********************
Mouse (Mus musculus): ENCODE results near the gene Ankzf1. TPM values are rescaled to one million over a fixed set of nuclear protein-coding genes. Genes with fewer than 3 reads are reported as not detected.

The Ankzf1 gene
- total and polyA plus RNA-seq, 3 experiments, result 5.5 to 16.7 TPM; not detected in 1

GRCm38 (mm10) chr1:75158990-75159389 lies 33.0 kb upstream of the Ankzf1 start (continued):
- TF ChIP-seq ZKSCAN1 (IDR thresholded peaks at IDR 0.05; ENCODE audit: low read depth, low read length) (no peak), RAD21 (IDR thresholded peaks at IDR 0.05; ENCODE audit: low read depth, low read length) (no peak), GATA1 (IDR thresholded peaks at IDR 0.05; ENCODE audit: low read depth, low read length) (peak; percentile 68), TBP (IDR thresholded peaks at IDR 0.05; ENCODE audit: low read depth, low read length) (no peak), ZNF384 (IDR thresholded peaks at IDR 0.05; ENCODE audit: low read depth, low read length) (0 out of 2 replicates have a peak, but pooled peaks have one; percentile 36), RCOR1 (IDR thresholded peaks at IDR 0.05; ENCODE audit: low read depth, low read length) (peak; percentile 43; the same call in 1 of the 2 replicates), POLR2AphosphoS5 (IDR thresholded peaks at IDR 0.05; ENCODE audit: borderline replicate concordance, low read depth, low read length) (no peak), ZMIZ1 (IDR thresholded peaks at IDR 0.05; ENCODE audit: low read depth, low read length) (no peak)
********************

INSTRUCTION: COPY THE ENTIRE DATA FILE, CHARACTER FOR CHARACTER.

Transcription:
Mouse (Mus musculus): ENCODE results near the gene Ankzf1. TPM values are rescaled to one million over a fixed set of nuclear protein-coding genes. Genes with fewer than 3 reads are reported as not detected.

The Ankzf1 gene
- total and polyA plus RNA-seq, 3 experiments, result 5.5 to 16.7 TPM; not detected in 1

GRCm38 (mm10) chr1:75158990-75159389 lies 33.0 kb upstream of the Ankzf1 start (continued):
- TF ChIP-seq ZKSCAN1 (IDR thresholded peaks at IDR 0.05; ENCODE audit: low read depth, low read length) (no peak), RAD21 (IDR thresholded peaks at IDR 0.05; ENCODE audit: low read depth, low read length) (no peak), GATA1 (IDR thresholded peaks at IDR 0.05; ENCODE audit: low read depth, low read length) (peak; percentile 68), TBP (IDR thresholded peaks at IDR 0.05; ENCODE audit: low read depth, low read length) (no peak), ZNF384 (IDR thresholded peaks at IDR 0.05; ENCODE audit: low read depth, low read length) (0 out of 2 replicates have a peak, but pooled peaks have one; percentile 36), RCOR1 (IDR thresholded peaks at IDR 0.05; ENCODE audit: low read depth, low read length) (peak; percentile 43; the same call in 1 of the 2 replicates), POLR2AphosphoS5 (IDR thresholded peaks at IDR 0.05; ENCODE audit: borderline replicate concordance, low read depth, low read length) (no peak), ZMIZ1 (IDR thresholded peaks at IDR 0.05; ENCODE audit: low read depth, low read length) (no peak)